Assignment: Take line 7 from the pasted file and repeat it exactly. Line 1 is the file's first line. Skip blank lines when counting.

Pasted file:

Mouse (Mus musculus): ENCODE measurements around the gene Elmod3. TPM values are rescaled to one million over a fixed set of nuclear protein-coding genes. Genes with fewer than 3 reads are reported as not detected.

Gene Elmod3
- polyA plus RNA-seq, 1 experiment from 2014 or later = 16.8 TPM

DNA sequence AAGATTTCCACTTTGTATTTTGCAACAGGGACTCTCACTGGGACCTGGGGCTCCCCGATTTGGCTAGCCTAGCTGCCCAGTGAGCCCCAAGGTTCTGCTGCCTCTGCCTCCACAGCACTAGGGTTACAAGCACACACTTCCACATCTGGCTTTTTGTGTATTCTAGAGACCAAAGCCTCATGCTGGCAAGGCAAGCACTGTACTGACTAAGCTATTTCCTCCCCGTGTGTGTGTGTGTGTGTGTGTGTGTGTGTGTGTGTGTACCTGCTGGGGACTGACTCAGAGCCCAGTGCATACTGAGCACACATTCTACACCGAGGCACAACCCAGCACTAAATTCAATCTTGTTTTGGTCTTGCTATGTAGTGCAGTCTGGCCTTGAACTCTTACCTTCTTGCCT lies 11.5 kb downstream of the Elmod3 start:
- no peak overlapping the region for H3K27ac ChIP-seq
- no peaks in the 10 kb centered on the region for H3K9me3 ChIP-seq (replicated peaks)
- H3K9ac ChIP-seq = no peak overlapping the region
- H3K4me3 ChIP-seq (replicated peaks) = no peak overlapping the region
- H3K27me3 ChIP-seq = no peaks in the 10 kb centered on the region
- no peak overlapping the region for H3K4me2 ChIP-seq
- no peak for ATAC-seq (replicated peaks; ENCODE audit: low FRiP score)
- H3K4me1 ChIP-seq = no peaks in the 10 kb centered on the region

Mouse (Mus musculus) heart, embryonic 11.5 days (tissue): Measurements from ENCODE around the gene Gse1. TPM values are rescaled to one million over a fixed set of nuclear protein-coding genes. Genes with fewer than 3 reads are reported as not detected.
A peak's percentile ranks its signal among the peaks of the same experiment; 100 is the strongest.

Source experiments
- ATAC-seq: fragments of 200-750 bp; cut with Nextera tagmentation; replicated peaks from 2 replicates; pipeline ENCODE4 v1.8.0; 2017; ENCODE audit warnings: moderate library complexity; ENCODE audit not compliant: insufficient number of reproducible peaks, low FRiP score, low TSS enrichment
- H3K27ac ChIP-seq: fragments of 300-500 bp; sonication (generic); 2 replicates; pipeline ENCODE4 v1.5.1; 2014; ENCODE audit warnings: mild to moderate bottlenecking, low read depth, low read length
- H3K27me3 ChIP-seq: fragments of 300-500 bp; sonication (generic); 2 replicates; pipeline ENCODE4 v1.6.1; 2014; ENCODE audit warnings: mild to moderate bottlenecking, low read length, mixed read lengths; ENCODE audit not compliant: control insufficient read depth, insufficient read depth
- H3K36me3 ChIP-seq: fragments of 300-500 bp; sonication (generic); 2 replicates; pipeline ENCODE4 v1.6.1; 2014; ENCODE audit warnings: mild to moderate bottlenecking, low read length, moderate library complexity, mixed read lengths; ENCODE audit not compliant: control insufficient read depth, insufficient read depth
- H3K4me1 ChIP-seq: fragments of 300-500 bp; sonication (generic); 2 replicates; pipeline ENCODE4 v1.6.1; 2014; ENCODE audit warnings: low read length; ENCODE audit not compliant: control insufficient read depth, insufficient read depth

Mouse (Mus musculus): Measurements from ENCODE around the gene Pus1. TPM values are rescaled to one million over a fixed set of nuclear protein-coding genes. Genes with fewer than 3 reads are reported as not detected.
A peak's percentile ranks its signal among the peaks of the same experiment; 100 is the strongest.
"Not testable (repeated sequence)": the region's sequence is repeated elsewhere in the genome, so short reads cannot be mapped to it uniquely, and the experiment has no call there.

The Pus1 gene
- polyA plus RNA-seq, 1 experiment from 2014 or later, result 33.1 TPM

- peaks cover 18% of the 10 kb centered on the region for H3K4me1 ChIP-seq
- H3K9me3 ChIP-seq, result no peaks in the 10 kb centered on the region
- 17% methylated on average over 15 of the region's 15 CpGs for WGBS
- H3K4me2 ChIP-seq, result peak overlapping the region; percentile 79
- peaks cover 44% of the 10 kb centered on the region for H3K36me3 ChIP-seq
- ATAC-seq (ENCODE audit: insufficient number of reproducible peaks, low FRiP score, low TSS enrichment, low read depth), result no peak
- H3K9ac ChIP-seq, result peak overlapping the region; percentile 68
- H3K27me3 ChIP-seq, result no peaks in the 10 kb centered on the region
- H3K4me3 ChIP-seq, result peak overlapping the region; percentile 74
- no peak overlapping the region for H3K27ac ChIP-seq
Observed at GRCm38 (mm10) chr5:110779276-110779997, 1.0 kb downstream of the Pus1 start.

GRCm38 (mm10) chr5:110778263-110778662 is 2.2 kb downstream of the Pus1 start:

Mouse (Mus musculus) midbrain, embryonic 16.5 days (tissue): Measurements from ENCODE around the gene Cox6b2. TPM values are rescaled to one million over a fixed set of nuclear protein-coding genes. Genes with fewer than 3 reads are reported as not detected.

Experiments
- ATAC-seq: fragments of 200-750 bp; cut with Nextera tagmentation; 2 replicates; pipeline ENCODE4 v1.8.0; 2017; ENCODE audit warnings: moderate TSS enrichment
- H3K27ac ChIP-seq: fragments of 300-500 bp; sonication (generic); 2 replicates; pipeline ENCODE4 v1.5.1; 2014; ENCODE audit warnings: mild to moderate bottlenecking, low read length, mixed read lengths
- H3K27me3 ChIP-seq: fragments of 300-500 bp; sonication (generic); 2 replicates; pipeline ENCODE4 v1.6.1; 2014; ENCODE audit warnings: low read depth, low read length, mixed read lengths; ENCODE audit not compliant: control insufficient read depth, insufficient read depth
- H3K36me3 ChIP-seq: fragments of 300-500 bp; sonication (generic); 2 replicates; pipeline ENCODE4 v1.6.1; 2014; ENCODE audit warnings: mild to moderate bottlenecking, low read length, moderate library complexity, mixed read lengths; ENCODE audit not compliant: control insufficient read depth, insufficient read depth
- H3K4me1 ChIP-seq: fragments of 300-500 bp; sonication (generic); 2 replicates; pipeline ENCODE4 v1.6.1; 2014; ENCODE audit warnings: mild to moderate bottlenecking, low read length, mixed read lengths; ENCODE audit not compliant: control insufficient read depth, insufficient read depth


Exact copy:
- H3K9ac ChIP-seq = no peak overlapping the region